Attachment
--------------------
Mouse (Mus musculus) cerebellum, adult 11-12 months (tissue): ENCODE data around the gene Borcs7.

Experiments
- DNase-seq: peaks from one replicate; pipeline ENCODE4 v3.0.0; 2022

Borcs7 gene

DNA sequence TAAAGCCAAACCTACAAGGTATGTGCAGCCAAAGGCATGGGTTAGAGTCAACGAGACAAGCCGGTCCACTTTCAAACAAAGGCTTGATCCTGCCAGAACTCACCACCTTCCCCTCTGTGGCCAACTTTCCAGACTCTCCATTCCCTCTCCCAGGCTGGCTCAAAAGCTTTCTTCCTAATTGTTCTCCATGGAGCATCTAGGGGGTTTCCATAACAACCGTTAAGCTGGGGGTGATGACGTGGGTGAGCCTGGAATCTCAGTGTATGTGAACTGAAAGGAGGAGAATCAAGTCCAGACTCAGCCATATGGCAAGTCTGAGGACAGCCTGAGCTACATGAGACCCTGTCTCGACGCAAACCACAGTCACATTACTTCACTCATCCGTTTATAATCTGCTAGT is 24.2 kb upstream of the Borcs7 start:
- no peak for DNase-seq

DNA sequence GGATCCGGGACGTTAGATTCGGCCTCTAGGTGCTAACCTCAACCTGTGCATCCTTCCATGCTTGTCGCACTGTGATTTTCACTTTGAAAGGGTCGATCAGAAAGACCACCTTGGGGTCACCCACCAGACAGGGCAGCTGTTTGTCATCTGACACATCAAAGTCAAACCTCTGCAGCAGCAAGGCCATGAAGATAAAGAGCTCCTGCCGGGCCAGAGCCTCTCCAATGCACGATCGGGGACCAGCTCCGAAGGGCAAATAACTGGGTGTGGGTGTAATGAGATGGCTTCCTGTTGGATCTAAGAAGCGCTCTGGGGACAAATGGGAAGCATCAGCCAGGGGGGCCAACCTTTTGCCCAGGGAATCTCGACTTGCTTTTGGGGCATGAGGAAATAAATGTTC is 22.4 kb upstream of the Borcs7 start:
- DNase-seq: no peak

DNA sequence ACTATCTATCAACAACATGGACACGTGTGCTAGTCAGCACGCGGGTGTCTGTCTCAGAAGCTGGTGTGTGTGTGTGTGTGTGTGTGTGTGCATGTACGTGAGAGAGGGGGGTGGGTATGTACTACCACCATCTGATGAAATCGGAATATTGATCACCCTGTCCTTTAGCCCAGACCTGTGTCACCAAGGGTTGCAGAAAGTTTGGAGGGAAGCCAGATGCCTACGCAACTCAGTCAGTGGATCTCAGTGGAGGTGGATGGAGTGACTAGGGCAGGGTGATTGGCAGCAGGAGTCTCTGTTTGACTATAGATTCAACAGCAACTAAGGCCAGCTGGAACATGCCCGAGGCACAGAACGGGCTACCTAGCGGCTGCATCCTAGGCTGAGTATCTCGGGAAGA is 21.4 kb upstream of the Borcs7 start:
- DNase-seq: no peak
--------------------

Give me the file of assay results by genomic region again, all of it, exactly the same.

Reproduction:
Mouse (Mus musculus) cerebellum, adult 11-12 months (tissue): ENCODE data around the gene Borcs7.

Experiments
- DNase-seq: peaks from one replicate; pipeline ENCODE4 v3.0.0; 2022

Borcs7 gene

DNA sequence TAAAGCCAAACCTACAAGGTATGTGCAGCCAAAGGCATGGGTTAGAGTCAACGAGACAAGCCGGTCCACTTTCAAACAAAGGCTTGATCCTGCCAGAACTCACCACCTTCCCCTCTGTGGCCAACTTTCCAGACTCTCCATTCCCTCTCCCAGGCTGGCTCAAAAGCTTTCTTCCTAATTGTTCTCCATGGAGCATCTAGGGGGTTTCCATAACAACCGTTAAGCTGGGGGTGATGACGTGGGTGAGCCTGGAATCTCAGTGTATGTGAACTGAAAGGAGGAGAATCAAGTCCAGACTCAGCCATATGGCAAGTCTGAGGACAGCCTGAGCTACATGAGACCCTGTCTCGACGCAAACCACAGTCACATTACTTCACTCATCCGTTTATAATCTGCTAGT is 24.2 kb upstream of the Borcs7 start:
- no peak for DNase-seq

DNA sequence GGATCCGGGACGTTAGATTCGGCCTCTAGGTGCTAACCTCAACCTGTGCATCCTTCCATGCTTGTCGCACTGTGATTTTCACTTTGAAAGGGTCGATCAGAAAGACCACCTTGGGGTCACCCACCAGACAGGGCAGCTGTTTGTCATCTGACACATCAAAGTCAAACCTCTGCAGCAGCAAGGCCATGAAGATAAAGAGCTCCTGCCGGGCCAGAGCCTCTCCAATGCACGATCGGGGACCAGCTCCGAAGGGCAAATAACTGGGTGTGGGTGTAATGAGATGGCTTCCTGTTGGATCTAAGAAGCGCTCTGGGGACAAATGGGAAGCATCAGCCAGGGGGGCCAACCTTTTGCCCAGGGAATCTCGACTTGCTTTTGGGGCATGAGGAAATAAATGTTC is 22.4 kb upstream of the Borcs7 start:
- DNase-seq: no peak

DNA sequence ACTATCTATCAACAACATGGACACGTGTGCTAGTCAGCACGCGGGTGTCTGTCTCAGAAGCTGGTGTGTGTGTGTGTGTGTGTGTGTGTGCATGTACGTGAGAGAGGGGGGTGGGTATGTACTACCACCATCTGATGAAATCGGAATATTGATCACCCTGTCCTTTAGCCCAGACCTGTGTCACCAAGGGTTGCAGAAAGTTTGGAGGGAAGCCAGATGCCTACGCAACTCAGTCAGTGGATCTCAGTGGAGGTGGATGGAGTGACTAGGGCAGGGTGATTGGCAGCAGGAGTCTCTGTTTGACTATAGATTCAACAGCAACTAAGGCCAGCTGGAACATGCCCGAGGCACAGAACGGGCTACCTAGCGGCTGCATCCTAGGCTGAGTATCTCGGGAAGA is 21.4 kb upstream of the Borcs7 start:
- DNase-seq: no peak